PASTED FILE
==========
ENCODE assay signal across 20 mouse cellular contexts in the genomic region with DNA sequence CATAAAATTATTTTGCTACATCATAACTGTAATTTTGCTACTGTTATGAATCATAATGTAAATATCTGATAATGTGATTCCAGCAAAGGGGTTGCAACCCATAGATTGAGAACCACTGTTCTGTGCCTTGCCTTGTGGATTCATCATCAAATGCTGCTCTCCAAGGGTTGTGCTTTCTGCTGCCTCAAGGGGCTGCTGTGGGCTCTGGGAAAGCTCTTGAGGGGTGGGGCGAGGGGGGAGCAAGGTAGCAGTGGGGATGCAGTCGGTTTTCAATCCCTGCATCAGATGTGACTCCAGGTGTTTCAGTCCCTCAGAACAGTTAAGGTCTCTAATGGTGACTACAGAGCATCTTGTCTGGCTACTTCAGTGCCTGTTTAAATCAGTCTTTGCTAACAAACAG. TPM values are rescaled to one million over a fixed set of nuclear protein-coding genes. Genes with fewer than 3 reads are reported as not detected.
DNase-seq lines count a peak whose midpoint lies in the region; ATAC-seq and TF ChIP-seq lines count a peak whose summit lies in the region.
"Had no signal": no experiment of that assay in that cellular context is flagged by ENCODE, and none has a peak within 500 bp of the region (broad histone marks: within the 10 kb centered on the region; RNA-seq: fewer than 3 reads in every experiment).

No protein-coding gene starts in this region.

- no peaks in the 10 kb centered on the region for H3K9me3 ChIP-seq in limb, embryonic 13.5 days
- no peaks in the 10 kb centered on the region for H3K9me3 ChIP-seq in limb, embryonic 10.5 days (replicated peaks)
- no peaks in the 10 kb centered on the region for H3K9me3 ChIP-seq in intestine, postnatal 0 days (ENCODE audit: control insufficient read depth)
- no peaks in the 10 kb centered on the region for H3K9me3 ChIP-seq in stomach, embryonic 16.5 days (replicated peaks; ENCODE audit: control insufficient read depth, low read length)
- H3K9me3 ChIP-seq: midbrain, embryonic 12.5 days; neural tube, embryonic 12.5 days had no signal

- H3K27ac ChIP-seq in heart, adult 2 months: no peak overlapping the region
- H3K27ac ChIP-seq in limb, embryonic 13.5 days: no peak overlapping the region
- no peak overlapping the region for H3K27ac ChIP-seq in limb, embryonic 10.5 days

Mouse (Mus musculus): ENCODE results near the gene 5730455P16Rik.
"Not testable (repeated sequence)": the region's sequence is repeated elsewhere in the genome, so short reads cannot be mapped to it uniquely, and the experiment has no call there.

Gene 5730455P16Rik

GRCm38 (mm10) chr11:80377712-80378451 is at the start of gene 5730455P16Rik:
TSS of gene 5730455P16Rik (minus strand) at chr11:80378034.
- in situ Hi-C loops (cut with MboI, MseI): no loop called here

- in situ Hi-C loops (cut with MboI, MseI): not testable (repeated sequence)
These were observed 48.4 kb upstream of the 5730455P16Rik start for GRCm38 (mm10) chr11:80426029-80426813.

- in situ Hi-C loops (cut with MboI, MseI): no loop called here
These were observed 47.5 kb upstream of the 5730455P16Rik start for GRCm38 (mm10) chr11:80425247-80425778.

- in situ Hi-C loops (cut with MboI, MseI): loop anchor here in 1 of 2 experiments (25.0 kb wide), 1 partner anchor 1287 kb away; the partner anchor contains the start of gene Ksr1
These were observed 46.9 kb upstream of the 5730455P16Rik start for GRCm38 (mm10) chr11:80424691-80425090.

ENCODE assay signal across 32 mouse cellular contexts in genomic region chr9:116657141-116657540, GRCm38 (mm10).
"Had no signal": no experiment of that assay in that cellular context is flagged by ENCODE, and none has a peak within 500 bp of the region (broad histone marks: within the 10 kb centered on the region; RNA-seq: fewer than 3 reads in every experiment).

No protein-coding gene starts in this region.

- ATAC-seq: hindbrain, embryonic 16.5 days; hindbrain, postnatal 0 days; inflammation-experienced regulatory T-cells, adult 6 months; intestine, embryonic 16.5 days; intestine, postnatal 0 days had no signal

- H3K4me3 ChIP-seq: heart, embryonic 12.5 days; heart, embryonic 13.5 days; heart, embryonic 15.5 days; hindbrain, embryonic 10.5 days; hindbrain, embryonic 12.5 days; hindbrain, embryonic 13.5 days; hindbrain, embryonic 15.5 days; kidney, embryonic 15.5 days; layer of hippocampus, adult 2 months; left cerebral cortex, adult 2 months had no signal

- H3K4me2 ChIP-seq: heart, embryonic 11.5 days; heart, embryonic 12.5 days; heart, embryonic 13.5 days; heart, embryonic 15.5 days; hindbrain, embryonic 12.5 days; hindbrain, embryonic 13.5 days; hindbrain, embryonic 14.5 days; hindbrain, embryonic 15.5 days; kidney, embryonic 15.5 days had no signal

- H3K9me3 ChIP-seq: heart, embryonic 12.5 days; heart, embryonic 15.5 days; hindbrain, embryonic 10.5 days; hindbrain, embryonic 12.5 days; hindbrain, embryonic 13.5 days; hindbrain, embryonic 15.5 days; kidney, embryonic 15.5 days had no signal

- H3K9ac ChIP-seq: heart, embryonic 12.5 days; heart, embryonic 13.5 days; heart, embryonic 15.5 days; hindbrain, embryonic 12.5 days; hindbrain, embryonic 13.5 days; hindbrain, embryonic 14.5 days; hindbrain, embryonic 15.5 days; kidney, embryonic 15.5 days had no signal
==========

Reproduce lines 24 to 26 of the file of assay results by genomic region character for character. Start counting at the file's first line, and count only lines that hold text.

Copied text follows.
These were observed 46.9 kb upstream of the 5730455P16Rik start for GRCm38 (mm10) chr11:80424691-80425090.

ENCODE assay signal across 32 mouse cellular contexts in genomic region chr9:116657141-116657540, GRCm38 (mm10).
"Had no signal": no experiment of that assay in that cellular context is flagged by ENCODE, and none has a peak within 500 bp of the region (broad histone marks: within the 10 kb centered on the region; RNA-seq: fewer than 3 reads in every experiment).